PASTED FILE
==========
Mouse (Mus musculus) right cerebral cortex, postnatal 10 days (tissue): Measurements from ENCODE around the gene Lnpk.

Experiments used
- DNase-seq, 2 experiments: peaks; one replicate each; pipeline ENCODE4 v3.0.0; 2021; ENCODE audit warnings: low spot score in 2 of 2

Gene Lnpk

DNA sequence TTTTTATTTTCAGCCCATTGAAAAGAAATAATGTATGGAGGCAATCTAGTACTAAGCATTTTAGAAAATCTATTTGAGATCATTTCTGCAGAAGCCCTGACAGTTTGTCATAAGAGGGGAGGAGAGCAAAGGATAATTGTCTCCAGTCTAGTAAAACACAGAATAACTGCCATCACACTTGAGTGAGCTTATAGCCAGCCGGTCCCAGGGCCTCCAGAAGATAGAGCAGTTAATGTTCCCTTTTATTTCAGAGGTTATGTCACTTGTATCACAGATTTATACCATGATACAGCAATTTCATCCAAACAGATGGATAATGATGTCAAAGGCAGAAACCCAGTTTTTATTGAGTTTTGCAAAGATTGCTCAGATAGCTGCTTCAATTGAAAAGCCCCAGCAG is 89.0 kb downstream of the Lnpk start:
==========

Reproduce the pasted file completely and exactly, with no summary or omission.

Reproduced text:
Mouse (Mus musculus) right cerebral cortex, postnatal 10 days (tissue): Measurements from ENCODE around the gene Lnpk.

Experiments used
- DNase-seq, 2 experiments: peaks; one replicate each; pipeline ENCODE4 v3.0.0; 2021; ENCODE audit warnings: low spot score in 2 of 2

Gene Lnpk

DNA sequence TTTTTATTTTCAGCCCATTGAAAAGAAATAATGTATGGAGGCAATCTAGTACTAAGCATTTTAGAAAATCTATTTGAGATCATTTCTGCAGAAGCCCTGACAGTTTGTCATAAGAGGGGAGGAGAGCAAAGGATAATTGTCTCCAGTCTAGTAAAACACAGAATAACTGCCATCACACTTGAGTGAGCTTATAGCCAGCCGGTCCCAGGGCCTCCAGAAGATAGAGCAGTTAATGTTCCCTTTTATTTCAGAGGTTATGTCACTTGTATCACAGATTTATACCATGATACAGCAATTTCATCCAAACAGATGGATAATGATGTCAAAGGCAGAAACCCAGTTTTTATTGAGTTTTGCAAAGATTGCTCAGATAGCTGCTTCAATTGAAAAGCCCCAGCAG is 89.0 kb downstream of the Lnpk start: